Fifty-three top financial institutions have been warned by 21 state attorneys general regarding their pursuit of ESG investing initiatives.
The attorneys general claim that by promoting ESG (environmental, social, and governance) investments, financial institutions risk not acting in accordance with their fiduciary duty to clients.
“This ESG nonsense is filtering into a lot of our states and the way they’re doing it is really, really concerning and probably flagrantly illegal,” Montana Attorney General Austin Knudsen told Fox News in an interview. “Pushing it through these asset managers and through these proxy votes is extremely concerning.”
The letter claimed that large asset managers influenced the behavior of companies to align with ESG investing standards.
“You are … not only bound to follow the general laws discussed above but also have extensive responsibilities under both federal and state laws governing securities,” Knudsen and the other attorneys general asserted in the letter. “Broadly, those laws require you to act as a fiduciary, in the best interests of your clients and exercising due care and loyalty.”
The attorneys general focused on climate policies that threaten the fossil fuel industry.
The Net Zero Asset Managers Initiative (NZAM) and Climate Action 100+, two organizations that require members to commit to climate-friendly investing, have also received criticism.
NZAM requires members to “accelerate the transition towards global net zero emissions and for asset managers to play [their] part to help deliver the goals of the Paris Agreement.”
Climate Action 100+ seeks members’ commitments to “reduce greenhouse gas emissions across the value chain” by committing to net zero emissions efforts.
“None of this is financially defensible,” the letter alleges.
Vanguard, an asset manager with $7 trillion in assets under management, recently pulled out of NZAM. Vanguard said that leaving would “not affect our commitment to helping our investors navigate the risks that climate change can pose to their long-term returns,” according to Reuters.
Attorneys general from Montana, Louisiana, and Utah led the effort against ESG investing.
Montana has the largest recoverable coal reserves in the country, around 30% of the national total, according to the U.S. Energy Information Administration. Knudsen says these policies will reduce his state’s energy options and create higher energy prices, according to Fox News.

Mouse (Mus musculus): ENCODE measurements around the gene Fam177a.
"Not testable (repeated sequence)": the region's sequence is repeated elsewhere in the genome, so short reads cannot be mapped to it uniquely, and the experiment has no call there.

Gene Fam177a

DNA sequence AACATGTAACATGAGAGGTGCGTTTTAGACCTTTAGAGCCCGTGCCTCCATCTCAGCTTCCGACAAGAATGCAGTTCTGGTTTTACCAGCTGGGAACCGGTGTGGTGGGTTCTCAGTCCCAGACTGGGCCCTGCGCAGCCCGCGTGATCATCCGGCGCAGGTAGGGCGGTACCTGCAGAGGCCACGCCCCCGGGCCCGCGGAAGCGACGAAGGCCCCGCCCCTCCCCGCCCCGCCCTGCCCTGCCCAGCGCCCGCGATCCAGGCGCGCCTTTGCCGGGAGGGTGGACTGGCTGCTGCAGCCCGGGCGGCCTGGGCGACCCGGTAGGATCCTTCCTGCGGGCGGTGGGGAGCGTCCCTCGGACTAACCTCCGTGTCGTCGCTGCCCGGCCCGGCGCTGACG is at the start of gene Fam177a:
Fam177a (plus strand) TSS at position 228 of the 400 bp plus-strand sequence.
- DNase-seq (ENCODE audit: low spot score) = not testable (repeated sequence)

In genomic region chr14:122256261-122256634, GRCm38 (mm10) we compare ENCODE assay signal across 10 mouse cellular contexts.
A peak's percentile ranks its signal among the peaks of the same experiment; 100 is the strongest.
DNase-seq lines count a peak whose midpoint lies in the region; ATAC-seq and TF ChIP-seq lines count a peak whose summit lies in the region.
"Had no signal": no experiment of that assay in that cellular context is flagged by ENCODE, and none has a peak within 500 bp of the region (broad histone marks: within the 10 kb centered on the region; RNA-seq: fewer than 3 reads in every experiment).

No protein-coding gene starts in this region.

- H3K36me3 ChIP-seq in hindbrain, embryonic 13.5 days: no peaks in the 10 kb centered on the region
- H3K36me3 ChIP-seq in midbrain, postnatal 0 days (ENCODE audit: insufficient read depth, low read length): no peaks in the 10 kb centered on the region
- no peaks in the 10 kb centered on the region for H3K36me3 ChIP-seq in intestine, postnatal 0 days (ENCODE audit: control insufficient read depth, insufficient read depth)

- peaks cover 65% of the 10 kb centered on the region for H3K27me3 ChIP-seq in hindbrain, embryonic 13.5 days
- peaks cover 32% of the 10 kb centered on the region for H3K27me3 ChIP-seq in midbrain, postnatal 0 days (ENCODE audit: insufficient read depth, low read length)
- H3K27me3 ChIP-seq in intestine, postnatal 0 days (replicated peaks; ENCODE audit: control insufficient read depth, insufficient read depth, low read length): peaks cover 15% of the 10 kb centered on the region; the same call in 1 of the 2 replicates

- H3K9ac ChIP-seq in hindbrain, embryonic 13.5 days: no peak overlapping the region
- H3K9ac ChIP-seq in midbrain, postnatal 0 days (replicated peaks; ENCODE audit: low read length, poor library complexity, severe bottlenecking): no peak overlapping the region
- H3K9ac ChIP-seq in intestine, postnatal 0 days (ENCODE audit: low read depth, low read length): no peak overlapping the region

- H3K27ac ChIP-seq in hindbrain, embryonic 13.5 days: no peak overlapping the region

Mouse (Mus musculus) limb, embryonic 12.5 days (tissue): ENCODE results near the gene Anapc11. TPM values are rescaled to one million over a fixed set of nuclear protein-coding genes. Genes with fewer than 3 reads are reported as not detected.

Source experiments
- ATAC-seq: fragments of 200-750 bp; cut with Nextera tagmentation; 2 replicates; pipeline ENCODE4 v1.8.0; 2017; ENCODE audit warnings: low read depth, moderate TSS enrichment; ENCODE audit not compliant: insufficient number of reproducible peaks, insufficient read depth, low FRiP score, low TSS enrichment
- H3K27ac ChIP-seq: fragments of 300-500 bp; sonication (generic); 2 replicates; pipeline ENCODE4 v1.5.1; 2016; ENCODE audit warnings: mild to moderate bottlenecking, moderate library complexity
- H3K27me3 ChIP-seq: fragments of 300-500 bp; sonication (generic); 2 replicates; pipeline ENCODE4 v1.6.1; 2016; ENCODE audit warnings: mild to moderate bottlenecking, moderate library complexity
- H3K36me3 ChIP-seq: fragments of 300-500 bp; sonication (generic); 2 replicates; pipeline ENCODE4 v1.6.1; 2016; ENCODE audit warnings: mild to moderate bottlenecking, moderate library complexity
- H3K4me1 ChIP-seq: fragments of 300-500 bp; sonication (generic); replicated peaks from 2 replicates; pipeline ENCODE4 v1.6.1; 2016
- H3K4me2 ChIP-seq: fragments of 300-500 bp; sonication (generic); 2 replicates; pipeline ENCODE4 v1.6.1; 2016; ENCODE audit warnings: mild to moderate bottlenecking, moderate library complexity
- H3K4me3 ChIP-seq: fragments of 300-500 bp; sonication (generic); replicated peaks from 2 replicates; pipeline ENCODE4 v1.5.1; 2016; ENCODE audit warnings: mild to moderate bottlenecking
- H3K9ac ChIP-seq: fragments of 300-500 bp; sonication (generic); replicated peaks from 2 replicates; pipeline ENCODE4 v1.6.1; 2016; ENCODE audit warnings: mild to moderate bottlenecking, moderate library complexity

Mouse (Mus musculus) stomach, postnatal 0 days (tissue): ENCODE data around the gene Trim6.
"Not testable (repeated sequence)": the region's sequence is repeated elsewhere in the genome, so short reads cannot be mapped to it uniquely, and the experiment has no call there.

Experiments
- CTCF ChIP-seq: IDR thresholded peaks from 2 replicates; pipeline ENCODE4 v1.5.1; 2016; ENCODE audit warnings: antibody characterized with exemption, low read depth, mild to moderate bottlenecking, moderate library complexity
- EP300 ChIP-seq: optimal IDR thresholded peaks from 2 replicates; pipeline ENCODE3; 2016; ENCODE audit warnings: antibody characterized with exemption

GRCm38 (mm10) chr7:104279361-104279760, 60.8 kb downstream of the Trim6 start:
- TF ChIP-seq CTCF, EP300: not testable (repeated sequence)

“We’ve got a million people to keep warm. So, we have to have reliable energy,” Knudsen told Fox News. “And Montana is an energy-producing state. We do produce oil, we do produce natural gas, and we do produce some of the highest-quality coal in the world. So, I mean, to me, that’s a no-brainer.”
A number of others, however, are far more supportive of these initiatives.
Bud Sturmak, the head of impact investing and a partner at Perigon Wealth Management, told Forbes that the investment industry, climate advocates, and Democrats all support ESG investing policies but for different reasons.
“The investment industry supports it because integrating ESG factors into the investment process can lead to prudent risk management and potentially better retirement outcomes for millions of Americans,” Sturmak said. “Investors are increasingly demanding ESG as they are asserting their right as consumers to put their investment dollars into companies they believe in.”
“Climate advocates likely see this as an opportunity to leverage finance as a tool to accelerate the transition to a low-carbon economy and prevent a climate catastrophe. Democrats are likely supportive for all of these reasons,” he added.
The letter was sent to several asset managers, including BlackRock, Franklin Templeton, Goldman Sachs, HSBC, Invesco, JP Morgan, and State Street, among others, according to Fox News.
Oklahoma has also recently taken steps to limit the state’s dependence on ESG policies. Last year, the state legislature and governor banned state investment funds from working with companies that utilize ESG investing policies, according to The Oklahoman.
Oklahoma state treasurer Todd Russ said in a statement, per The Oklahoman: “I took office on January 9 and began compiling a list of companies, banks, and other entities that act against Oklahoma’s interests because of their ESG stance.”
“It is my responsibility to ensure Oklahomans’ tax dollars will not be used to enrich organizations that act counter to our taxpayers’ interests and our values,” Russ later added.